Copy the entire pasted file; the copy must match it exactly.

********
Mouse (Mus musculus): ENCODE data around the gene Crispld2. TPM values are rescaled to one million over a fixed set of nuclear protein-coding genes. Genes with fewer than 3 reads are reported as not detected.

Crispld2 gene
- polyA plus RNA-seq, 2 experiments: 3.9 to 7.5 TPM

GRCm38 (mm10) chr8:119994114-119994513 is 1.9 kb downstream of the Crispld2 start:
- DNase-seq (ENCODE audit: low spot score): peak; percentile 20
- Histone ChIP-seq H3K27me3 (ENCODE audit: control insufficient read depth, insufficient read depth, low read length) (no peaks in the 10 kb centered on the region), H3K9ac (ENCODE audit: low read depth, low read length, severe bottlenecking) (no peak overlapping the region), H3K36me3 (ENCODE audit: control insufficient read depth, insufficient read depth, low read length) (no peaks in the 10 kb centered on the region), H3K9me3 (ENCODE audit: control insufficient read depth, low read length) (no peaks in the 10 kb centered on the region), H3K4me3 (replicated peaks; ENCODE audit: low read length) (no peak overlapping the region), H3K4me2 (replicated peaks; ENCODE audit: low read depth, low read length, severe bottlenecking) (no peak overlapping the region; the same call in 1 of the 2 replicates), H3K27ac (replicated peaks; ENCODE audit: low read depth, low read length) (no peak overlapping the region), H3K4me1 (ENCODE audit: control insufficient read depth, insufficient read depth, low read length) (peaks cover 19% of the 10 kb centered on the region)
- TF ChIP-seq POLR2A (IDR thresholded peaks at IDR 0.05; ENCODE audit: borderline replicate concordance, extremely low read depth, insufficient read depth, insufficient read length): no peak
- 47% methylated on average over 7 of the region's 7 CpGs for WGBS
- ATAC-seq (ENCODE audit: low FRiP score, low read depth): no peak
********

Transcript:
Mouse (Mus musculus): ENCODE data around the gene Crispld2. TPM values are rescaled to one million over a fixed set of nuclear protein-coding genes. Genes with fewer than 3 reads are reported as not detected.

Crispld2 gene
- polyA plus RNA-seq, 2 experiments: 3.9 to 7.5 TPM

GRCm38 (mm10) chr8:119994114-119994513 is 1.9 kb downstream of the Crispld2 start:
- DNase-seq (ENCODE audit: low spot score): peak; percentile 20
- Histone ChIP-seq H3K27me3 (ENCODE audit: control insufficient read depth, insufficient read depth, low read length) (no peaks in the 10 kb centered on the region), H3K9ac (ENCODE audit: low read depth, low read length, severe bottlenecking) (no peak overlapping the region), H3K36me3 (ENCODE audit: control insufficient read depth, insufficient read depth, low read length) (no peaks in the 10 kb centered on the region), H3K9me3 (ENCODE audit: control insufficient read depth, low read length) (no peaks in the 10 kb centered on the region), H3K4me3 (replicated peaks; ENCODE audit: low read length) (no peak overlapping the region), H3K4me2 (replicated peaks; ENCODE audit: low read depth, low read length, severe bottlenecking) (no peak overlapping the region; the same call in 1 of the 2 replicates), H3K27ac (replicated peaks; ENCODE audit: low read depth, low read length) (no peak overlapping the region), H3K4me1 (ENCODE audit: control insufficient read depth, insufficient read depth, low read length) (peaks cover 19% of the 10 kb centered on the region)
- TF ChIP-seq POLR2A (IDR thresholded peaks at IDR 0.05; ENCODE audit: borderline replicate concordance, extremely low read depth, insufficient read depth, insufficient read length): no peak
- 47% methylated on average over 7 of the region's 7 CpGs for WGBS
- ATAC-seq (ENCODE audit: low FRiP score, low read depth): no peak